"My name is—"

"I am Princess Thalia Alexandris of Attica." She tried to sound authoritative, defiant, but the words that left her parched mouth fell flat.

The lady smiled once more, only this time it sent chills down Thalia's spine. "Wrong. Your new name is Echo. We can't have anyone discovering who you are, can we?" She turned to the men. "Take her to the punishment room. Don't let her out until she's learned her new name."

"Punishment?! I am an Alexandris!"

Thalia stomped defiantly on Brutus's foot as he grabbed her once again.

"Unhand me, you insolent—!" His hand covered her mouth and her muffled protests quickly died down. She was beginning to understand that fighting someone several times her size was a futile pursuit.

Brutus dragged her into a large, grandiose building, through magnificent corridors where they passed children her age and younger. They stopped their chores to watch her pass, unmoved by her tear-stained face. One of the children obediently opened a large wooden door without Brutus having to communicate anything. The hallways behind this door appeared more like a dungeon. Instead of smooth marble, the wall consisted of concrete slabs. Torches lit the path to another smaller wooden door. He shoved her into that room, a square, slightly flooded chamber lit by a grate in the ceiling, and, after cutting her wrist ties, locked her in there alone.

Her ragged tunic now soaking wet, she lifted herself off the ground and, screaming, pounded against the door until splinters from the wooden door lodged their way into the pads of her fists. At last, voice hoarse from shouting, she backed away from the door. Her efforts were useless. No one was coming.

Over the coming hours, she entertained herself by watching the drops of blood seeping from her splinters mingle with the cold water around her feet. She liked how it diffused into nothingness like her current suffering was so minute, maybe it would become just a drop in the ocean of her life.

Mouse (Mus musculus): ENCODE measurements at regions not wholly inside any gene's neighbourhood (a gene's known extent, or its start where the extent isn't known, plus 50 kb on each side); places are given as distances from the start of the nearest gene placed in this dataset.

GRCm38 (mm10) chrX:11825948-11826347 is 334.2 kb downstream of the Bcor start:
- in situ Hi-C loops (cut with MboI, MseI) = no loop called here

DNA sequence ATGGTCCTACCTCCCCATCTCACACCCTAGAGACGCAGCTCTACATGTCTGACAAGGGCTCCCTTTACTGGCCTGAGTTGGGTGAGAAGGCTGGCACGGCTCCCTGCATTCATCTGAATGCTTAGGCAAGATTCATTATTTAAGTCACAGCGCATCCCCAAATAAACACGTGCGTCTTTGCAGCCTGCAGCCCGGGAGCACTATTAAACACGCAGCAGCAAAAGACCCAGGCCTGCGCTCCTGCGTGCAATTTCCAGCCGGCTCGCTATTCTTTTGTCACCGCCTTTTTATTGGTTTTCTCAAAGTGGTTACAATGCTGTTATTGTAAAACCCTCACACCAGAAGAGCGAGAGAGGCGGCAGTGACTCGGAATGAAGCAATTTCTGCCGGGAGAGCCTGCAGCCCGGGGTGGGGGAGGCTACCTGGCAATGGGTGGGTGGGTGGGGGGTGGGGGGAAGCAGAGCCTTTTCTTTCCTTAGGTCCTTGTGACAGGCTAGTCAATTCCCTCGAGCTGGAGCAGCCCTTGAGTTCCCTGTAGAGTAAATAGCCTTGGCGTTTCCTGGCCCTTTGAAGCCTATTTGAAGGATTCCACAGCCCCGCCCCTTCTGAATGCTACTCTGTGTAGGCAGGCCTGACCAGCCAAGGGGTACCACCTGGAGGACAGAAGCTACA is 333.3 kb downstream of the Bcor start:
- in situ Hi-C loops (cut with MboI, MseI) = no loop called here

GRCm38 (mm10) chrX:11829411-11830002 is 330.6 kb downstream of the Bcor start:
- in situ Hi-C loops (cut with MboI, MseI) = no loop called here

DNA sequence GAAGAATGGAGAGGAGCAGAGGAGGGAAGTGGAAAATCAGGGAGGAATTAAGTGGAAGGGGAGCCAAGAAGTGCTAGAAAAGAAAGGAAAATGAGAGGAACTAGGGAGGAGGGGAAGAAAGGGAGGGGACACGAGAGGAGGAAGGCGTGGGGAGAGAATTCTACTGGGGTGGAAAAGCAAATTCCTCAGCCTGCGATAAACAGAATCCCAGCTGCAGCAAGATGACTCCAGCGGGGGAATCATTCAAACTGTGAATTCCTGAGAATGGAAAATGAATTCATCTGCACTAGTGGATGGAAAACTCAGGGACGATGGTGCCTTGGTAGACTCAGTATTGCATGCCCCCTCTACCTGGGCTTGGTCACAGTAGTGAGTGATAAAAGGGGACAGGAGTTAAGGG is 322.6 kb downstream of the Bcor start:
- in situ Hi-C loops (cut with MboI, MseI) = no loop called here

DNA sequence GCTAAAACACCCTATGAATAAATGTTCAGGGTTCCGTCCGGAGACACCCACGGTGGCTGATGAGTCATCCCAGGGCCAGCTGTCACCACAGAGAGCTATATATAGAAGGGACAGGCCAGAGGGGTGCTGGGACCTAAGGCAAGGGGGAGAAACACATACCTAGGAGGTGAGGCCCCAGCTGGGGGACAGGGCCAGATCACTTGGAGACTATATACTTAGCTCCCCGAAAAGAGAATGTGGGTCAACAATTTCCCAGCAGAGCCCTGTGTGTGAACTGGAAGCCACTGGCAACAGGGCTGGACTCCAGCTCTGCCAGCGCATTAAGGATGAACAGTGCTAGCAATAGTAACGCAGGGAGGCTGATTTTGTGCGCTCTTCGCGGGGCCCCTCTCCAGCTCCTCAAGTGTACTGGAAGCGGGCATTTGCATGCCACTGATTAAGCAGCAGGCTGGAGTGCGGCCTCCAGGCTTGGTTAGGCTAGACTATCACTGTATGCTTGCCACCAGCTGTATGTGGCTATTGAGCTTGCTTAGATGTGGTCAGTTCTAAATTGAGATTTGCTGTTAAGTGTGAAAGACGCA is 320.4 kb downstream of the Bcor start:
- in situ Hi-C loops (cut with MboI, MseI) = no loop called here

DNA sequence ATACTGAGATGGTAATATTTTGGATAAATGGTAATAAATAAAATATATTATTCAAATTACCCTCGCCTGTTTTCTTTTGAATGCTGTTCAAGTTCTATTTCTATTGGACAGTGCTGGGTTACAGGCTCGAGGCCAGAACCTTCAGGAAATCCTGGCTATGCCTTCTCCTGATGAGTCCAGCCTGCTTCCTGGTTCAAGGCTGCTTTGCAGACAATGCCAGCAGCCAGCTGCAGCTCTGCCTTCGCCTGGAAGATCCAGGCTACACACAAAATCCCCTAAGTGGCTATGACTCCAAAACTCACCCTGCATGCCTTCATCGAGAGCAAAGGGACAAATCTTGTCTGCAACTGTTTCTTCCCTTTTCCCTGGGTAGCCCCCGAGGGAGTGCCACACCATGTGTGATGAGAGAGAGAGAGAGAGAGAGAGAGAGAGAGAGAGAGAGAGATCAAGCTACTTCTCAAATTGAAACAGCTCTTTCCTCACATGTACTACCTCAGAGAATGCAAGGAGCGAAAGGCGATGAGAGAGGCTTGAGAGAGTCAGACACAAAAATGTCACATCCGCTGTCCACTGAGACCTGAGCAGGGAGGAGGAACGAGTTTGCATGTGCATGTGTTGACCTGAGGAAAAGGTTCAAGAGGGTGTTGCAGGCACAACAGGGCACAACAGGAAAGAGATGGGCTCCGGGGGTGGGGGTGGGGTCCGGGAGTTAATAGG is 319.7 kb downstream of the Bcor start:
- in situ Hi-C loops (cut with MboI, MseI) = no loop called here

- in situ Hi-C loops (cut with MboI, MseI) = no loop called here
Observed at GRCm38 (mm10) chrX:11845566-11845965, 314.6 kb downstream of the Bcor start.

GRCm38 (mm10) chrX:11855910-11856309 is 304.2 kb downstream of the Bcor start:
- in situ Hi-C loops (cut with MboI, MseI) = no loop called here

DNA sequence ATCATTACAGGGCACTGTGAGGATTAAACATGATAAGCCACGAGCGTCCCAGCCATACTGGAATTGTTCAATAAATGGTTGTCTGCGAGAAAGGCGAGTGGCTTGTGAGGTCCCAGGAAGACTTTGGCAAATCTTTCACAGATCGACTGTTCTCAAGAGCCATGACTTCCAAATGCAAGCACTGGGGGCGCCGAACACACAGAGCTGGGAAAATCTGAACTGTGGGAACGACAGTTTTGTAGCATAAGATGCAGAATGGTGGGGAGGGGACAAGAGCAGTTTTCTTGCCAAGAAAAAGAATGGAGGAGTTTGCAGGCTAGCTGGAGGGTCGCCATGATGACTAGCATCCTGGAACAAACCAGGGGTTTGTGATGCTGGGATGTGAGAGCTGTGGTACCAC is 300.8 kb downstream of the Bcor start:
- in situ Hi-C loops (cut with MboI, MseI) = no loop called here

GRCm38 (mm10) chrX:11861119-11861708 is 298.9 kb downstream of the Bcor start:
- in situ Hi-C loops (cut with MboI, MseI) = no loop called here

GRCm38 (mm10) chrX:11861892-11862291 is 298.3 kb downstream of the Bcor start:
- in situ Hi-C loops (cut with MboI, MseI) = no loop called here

When Lady Maader came for her, the stars shone brightly in the night sky through the vent. Thalia was shivering violently, huddled against the rough wall. The sun had been in the west when she was brought in here. How long had it been? Three hours? Five?

"What is your name?" the woman asked.

"Tha—" Thalia stopped, remembering she'd been given a different name.

The first cool droplets of another storm began to fall. She interrupted herself, a defeated look casting a shadow across her face. The royal air about her was gone, replaced by a more suitable posture for someone of her status. "Echo. My name is Echo."

The woman leaned over Thalia, cooing, "That's a good girl. You poor dear. Look what Brutus did to you. Come, let's get you somewhere you can warm up."

Thalia distinctly remembered that her presence here had been at Lady Maader's command, but let the woman escort her to a room with a lit hearth without question. Lady Maader gestured for her to sit down in a large chair.

"Tea?" the woman asked, smiling and holding up a mug. Thalia gratefully accepted the warm beverage, savoring the heat as it warmed her throat

"You don't ever have to go back there again once you become one of my children," the matron told her gently. Thalia frowned, not understanding the woman's words.

"Don't I already belong to you?"

The woman's smile remained in place, but her eyes took on a manic quality that chilled Thalia to her core.

"You're not my child yet, but you will be."

"Echo," he tasted the name on his tongue. It seemed to suit the timid girl. Echoes reflected whatever others projected onto them. Echoes did not speak their minds.